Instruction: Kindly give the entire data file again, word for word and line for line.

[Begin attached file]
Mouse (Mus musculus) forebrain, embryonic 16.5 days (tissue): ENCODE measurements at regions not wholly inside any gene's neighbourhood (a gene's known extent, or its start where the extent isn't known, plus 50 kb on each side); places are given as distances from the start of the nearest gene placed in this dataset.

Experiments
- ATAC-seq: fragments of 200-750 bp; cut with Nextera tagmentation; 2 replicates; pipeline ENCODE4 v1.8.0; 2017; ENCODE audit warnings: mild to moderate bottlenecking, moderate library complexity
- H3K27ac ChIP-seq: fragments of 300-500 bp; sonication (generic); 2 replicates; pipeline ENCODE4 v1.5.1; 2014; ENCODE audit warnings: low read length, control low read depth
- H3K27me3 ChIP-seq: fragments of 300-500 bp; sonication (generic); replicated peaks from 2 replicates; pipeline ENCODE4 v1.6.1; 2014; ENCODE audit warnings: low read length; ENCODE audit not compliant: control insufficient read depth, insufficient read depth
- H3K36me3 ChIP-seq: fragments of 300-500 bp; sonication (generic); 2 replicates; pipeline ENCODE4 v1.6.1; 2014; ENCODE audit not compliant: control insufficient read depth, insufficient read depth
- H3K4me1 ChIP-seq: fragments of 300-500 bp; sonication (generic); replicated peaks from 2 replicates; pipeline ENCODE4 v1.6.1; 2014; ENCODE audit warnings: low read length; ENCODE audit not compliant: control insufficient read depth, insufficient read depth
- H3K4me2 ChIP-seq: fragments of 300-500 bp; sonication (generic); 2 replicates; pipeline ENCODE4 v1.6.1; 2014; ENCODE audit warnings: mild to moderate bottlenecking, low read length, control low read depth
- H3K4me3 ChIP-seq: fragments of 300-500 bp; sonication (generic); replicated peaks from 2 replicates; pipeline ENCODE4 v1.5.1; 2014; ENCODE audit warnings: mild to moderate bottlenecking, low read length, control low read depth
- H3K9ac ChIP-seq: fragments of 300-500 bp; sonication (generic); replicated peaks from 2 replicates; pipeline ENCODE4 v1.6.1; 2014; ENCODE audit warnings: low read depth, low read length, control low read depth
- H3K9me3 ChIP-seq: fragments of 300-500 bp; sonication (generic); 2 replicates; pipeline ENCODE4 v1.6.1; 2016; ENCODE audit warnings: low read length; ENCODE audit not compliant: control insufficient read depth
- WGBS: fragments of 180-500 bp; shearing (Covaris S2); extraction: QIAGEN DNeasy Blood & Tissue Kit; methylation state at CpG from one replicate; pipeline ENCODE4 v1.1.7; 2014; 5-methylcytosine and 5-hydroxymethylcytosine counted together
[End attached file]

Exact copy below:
Mouse (Mus musculus) forebrain, embryonic 16.5 days (tissue): ENCODE measurements at regions not wholly inside any gene's neighbourhood (a gene's known extent, or its start where the extent isn't known, plus 50 kb on each side); places are given as distances from the start of the nearest gene placed in this dataset.

Experiments
- ATAC-seq: fragments of 200-750 bp; cut with Nextera tagmentation; 2 replicates; pipeline ENCODE4 v1.8.0; 2017; ENCODE audit warnings: mild to moderate bottlenecking, moderate library complexity
- H3K27ac ChIP-seq: fragments of 300-500 bp; sonication (generic); 2 replicates; pipeline ENCODE4 v1.5.1; 2014; ENCODE audit warnings: low read length, control low read depth
- H3K27me3 ChIP-seq: fragments of 300-500 bp; sonication (generic); replicated peaks from 2 replicates; pipeline ENCODE4 v1.6.1; 2014; ENCODE audit warnings: low read length; ENCODE audit not compliant: control insufficient read depth, insufficient read depth
- H3K36me3 ChIP-seq: fragments of 300-500 bp; sonication (generic); 2 replicates; pipeline ENCODE4 v1.6.1; 2014; ENCODE audit not compliant: control insufficient read depth, insufficient read depth
- H3K4me1 ChIP-seq: fragments of 300-500 bp; sonication (generic); replicated peaks from 2 replicates; pipeline ENCODE4 v1.6.1; 2014; ENCODE audit warnings: low read length; ENCODE audit not compliant: control insufficient read depth, insufficient read depth
- H3K4me2 ChIP-seq: fragments of 300-500 bp; sonication (generic); 2 replicates; pipeline ENCODE4 v1.6.1; 2014; ENCODE audit warnings: mild to moderate bottlenecking, low read length, control low read depth
- H3K4me3 ChIP-seq: fragments of 300-500 bp; sonication (generic); replicated peaks from 2 replicates; pipeline ENCODE4 v1.5.1; 2014; ENCODE audit warnings: mild to moderate bottlenecking, low read length, control low read depth
- H3K9ac ChIP-seq: fragments of 300-500 bp; sonication (generic); replicated peaks from 2 replicates; pipeline ENCODE4 v1.6.1; 2014; ENCODE audit warnings: low read depth, low read length, control low read depth
- H3K9me3 ChIP-seq: fragments of 300-500 bp; sonication (generic); 2 replicates; pipeline ENCODE4 v1.6.1; 2016; ENCODE audit warnings: low read length; ENCODE audit not compliant: control insufficient read depth
- WGBS: fragments of 180-500 bp; shearing (Covaris S2); extraction: QIAGEN DNeasy Blood & Tissue Kit; methylation state at CpG from one replicate; pipeline ENCODE4 v1.1.7; 2014; 5-methylcytosine and 5-hydroxymethylcytosine counted together